The legalization campaign’s focus on veterinarians as major advocates is not without controversy. Carlos Plazola, co-founder of the advocacy group Decriminalize nature, said he was disappointed by the movement’s over-emphasis on service member struggles. He said a broader cross-section of people of color should make their experiences felt.

“We understand the value of pushing patriotism and advancing the American flag in the front row of the parade if we want to, but if we want to be successful we also need to talk about the trauma of black, brown and Asian populations and indigenous communities,” he said.

However, military veterans have proven to be effective messengers. Mr. Gould, the former Army Ranger, founded Heroic Hearts in 2019, not long after embarking on his first psychedelic trip to Peru with ayahuasca, a plant-based hallucinogenic drink that he demonstrated extraordinary promise in the treatment of a number of psychological diseases.

Mr. Gould said a traumatic brain injury caused by the numerous rocket launches he supervised during three deployments in Afghanistan left him with uncontrolled spasms of anger and anxiety. Healthy romantic relationships, he said, were out of the question.

“It defragmented my brain in a way that allowed it to heal,” he said of the ayahuasca withdrawal, adding that his new frame of mind allowed him to meet the woman who would later become his wife. “He definitely saved my life.”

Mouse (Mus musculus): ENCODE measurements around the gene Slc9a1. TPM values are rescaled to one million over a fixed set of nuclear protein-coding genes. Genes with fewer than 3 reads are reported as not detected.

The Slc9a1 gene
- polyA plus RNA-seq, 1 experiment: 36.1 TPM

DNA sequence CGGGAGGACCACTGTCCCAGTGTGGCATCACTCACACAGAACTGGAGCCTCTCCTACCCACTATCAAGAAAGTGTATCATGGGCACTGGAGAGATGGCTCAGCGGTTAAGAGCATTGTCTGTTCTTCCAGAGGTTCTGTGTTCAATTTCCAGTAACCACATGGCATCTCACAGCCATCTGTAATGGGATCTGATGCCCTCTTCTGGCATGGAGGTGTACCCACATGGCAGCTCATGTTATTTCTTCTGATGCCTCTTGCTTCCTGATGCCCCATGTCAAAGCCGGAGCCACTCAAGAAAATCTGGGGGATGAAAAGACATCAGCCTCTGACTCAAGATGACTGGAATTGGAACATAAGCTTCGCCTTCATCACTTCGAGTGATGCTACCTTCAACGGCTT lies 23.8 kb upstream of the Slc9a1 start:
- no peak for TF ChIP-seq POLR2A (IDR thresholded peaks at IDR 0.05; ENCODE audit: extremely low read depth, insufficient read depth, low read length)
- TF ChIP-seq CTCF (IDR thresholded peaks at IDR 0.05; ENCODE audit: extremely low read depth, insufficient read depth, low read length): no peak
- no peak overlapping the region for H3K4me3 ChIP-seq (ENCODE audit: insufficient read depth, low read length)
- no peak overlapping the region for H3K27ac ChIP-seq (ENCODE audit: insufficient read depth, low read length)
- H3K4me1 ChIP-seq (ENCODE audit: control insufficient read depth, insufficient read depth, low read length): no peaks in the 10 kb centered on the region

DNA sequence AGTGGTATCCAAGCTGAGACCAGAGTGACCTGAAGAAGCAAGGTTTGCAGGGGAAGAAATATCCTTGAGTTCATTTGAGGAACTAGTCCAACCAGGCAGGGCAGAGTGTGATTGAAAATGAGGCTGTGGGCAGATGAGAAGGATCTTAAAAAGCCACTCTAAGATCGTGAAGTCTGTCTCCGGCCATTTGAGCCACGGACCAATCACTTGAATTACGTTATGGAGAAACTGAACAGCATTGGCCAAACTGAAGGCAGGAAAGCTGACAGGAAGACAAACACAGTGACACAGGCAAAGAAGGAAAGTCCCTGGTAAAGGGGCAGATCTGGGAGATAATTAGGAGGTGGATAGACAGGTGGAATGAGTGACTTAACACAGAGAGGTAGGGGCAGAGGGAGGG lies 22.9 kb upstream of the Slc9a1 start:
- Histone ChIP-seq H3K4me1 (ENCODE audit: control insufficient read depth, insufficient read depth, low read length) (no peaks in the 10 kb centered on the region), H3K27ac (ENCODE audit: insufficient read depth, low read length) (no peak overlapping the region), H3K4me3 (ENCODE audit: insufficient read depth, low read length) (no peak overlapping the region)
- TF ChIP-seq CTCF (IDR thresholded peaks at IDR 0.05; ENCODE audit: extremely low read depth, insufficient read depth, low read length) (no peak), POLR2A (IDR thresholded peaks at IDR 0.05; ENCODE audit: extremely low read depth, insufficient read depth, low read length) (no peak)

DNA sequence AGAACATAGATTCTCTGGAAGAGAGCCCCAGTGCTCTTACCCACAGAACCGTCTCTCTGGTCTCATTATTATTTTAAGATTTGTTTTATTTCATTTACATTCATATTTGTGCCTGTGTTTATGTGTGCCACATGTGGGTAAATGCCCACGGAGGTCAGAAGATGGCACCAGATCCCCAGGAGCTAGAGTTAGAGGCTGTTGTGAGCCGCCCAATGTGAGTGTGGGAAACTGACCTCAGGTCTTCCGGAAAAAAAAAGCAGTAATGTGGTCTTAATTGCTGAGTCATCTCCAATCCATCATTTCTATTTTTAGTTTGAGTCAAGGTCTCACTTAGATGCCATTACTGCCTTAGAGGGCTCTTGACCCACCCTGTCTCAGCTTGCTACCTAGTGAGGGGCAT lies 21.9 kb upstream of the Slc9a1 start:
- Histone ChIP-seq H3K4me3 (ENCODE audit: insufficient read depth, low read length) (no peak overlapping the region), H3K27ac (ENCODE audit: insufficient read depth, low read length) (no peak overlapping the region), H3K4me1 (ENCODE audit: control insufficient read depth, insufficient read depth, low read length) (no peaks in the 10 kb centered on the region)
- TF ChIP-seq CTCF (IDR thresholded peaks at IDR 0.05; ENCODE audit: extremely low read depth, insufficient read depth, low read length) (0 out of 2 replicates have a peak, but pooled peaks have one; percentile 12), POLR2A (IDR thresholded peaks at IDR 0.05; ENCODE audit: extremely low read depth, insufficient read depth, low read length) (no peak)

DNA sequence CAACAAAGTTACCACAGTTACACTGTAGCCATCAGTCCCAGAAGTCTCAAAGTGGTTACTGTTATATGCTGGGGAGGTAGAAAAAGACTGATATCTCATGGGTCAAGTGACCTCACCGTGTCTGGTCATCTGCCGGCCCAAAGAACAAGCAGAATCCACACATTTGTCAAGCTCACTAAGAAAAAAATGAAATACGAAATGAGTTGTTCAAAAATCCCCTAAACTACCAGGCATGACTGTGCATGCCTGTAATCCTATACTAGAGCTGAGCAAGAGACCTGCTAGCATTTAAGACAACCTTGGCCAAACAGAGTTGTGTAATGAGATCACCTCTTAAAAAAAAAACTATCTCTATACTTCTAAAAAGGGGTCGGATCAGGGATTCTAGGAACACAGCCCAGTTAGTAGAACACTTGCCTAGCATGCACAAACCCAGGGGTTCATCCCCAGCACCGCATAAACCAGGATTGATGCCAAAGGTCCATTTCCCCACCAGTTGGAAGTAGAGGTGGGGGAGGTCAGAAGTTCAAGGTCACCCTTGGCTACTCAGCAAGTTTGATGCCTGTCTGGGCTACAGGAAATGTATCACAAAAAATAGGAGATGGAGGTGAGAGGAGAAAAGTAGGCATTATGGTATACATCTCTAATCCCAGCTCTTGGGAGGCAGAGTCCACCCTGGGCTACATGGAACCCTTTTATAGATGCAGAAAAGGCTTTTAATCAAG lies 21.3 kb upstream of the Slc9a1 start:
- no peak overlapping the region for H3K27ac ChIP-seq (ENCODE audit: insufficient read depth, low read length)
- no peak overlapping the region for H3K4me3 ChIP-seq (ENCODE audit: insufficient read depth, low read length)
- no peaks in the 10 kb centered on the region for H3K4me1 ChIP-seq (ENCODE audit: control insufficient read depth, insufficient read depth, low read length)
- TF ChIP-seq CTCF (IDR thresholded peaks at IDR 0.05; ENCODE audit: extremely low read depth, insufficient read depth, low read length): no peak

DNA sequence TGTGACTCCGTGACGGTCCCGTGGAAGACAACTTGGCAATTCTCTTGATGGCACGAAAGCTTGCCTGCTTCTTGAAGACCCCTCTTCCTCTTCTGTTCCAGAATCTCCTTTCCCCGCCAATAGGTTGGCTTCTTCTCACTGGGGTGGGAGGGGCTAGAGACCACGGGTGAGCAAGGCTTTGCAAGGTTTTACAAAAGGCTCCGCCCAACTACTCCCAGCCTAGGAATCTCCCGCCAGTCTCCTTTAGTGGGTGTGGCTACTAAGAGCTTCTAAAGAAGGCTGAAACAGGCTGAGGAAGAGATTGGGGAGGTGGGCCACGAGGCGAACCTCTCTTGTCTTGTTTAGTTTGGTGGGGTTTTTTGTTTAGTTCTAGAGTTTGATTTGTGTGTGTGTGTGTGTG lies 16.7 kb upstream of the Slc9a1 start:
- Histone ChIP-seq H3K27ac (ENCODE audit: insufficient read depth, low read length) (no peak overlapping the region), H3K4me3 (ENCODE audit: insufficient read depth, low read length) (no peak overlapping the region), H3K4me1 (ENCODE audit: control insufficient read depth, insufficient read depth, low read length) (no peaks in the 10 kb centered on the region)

Researchers are still trying to understand the mechanisms of psychedelic-assisted therapies, but it is widely believed that they promote physiological changes in the brain, sometimes after just one session. On a psychological level, medications can provide a new perspective on seemingly intractable trauma, giving patients new tools to process pain and find inner peace.

Mr. Martinez, the former army gunner wounded in Afghanistan, has become a particularly effective evangelist for psychedelics. He underwent 19 surgeries and incessant pain that left him addicted to opioids. Beneath the physical agony lay an unresolved wound: childhood abuse at the hands of a relative.

“For a long time I didn’t understand why I was so mad at the world,” said Martinez, 33, who grew up in South Los Angeles and lives with his wife on the edge of the Mojave Desert. Psilocybin, he said, changed everything. Although he is still in constant pain, his drug “journeys” allow him to get out of himself and focus on the good and what’s possible in life, which ultimately includes side activities as a Paralympic surfer. , archer and a weight- training enthusiast. He also runs a nonprofit that seeks to connect veterans to nature through wilderness trips.

“Psychedelics have helped me understand that my problems are small compared to the biggest problems in the world like hunger and cancer,” she said. “And now I understand why I’m here in this world, which is to make people smile and remind them that life can be beautiful even when it’s not that easy.”